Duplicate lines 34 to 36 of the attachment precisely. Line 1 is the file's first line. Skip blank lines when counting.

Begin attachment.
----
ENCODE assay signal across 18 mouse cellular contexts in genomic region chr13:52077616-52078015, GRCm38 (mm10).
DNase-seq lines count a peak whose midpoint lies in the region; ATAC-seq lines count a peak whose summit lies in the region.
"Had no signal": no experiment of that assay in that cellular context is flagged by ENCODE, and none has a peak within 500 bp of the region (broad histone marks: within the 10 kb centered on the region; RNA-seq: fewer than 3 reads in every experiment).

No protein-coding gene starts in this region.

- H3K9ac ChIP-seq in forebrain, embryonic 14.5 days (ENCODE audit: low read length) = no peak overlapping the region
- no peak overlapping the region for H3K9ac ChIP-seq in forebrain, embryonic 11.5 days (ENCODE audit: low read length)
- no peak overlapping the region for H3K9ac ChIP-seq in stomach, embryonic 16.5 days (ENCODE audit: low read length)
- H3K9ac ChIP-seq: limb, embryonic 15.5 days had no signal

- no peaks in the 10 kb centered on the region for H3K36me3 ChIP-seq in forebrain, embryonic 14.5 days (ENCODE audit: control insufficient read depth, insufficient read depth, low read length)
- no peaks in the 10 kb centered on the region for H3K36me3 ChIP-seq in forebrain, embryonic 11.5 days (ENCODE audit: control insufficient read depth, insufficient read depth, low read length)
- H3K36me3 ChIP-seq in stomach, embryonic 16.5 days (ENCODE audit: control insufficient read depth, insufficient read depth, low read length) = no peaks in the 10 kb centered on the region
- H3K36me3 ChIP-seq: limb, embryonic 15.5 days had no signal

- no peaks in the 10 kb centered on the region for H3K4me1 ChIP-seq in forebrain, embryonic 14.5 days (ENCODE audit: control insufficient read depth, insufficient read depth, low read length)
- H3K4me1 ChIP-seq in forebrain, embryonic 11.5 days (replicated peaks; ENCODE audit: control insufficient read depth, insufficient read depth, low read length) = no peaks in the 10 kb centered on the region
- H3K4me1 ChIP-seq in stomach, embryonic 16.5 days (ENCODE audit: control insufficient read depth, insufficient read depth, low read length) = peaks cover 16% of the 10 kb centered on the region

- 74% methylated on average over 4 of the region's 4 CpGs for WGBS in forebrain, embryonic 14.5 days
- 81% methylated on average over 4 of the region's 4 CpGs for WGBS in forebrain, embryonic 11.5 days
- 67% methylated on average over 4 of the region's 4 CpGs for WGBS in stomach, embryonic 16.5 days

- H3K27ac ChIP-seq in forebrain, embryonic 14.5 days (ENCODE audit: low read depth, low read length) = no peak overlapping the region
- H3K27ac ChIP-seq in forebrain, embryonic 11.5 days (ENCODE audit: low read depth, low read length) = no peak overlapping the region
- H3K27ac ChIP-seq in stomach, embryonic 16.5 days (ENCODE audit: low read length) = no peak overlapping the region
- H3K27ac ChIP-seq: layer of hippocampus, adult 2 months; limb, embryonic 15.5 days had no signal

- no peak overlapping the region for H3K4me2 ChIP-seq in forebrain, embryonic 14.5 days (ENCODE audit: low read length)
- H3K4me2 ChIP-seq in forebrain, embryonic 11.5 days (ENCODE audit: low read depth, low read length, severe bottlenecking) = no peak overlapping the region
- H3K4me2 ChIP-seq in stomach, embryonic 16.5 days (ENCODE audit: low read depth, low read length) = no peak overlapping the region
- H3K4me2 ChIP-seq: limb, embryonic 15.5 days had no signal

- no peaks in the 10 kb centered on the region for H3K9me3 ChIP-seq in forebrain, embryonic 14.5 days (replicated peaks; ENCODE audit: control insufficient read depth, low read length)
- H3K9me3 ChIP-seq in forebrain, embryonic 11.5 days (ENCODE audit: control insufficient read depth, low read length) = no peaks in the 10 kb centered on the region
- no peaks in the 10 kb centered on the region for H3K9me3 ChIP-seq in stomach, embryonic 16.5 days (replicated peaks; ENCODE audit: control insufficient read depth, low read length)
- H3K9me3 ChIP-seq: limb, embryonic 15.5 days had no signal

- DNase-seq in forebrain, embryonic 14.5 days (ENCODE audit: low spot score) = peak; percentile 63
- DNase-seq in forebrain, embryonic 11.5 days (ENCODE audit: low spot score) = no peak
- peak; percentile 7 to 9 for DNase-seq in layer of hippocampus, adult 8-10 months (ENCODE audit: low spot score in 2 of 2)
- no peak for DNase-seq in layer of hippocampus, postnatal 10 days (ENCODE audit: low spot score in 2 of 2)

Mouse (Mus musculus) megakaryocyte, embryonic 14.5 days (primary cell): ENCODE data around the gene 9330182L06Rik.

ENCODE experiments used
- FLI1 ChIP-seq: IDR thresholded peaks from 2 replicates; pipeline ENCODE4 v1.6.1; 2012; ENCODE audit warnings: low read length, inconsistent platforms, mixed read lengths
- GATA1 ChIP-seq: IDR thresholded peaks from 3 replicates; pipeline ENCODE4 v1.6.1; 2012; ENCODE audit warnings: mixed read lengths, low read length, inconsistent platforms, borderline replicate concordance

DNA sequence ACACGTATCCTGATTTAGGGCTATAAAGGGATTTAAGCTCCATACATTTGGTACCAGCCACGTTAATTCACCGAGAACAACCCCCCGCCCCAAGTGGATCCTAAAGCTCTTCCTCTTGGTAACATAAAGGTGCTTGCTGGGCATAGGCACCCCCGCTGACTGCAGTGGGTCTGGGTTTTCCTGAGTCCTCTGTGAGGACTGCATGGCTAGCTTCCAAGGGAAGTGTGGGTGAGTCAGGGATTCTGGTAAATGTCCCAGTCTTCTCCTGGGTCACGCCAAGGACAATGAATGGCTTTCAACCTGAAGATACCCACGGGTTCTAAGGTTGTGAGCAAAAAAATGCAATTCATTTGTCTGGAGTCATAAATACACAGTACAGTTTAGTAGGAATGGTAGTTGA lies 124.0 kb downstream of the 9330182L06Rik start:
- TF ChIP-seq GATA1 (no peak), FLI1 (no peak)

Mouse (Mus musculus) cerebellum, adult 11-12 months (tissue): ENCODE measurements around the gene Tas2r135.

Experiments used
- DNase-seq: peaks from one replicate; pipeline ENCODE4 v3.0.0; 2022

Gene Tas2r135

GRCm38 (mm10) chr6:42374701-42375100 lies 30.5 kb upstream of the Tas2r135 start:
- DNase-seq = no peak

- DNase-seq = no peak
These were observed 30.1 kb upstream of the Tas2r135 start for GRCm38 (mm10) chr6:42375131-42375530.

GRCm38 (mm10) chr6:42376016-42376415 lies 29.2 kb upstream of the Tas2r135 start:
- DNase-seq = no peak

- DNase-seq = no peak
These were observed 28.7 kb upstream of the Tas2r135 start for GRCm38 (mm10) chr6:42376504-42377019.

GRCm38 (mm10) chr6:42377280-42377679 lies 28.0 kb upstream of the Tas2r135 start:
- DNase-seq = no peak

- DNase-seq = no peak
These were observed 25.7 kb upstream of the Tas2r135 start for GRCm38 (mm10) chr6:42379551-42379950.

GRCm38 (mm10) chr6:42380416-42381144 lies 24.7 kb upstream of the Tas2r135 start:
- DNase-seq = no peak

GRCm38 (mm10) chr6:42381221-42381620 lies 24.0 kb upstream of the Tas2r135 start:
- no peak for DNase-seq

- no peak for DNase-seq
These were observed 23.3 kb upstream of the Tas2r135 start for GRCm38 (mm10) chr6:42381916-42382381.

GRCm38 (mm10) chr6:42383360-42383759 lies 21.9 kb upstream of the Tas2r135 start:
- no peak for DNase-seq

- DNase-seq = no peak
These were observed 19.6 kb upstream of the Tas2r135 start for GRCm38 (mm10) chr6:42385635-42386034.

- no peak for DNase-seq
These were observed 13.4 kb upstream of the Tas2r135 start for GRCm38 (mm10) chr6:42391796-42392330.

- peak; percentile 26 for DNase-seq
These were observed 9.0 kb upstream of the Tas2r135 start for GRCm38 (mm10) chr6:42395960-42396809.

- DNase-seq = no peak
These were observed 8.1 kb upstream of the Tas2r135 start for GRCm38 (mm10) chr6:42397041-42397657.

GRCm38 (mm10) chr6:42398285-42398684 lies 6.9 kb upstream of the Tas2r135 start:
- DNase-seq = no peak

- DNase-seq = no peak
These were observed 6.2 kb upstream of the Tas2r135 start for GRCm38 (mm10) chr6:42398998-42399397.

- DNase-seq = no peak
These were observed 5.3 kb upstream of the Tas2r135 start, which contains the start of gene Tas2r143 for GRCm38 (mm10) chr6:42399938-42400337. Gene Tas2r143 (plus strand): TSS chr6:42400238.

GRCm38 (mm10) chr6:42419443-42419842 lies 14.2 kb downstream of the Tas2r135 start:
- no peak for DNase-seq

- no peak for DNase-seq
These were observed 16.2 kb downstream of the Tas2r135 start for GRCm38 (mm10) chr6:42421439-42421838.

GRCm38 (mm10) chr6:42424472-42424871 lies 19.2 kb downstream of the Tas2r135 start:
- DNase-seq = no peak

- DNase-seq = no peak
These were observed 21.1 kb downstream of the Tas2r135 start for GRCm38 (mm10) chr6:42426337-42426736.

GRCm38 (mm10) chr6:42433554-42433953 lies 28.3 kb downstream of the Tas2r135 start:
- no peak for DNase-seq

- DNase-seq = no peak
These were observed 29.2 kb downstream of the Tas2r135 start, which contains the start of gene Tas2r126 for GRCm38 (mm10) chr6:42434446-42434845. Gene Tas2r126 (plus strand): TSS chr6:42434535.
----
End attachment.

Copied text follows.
- no peak for DNase-seq in layer of hippocampus, postnatal 10 days (ENCODE audit: low spot score in 2 of 2)

Mouse (Mus musculus) megakaryocyte, embryonic 14.5 days (primary cell): ENCODE data around the gene 9330182L06Rik.

ENCODE experiments used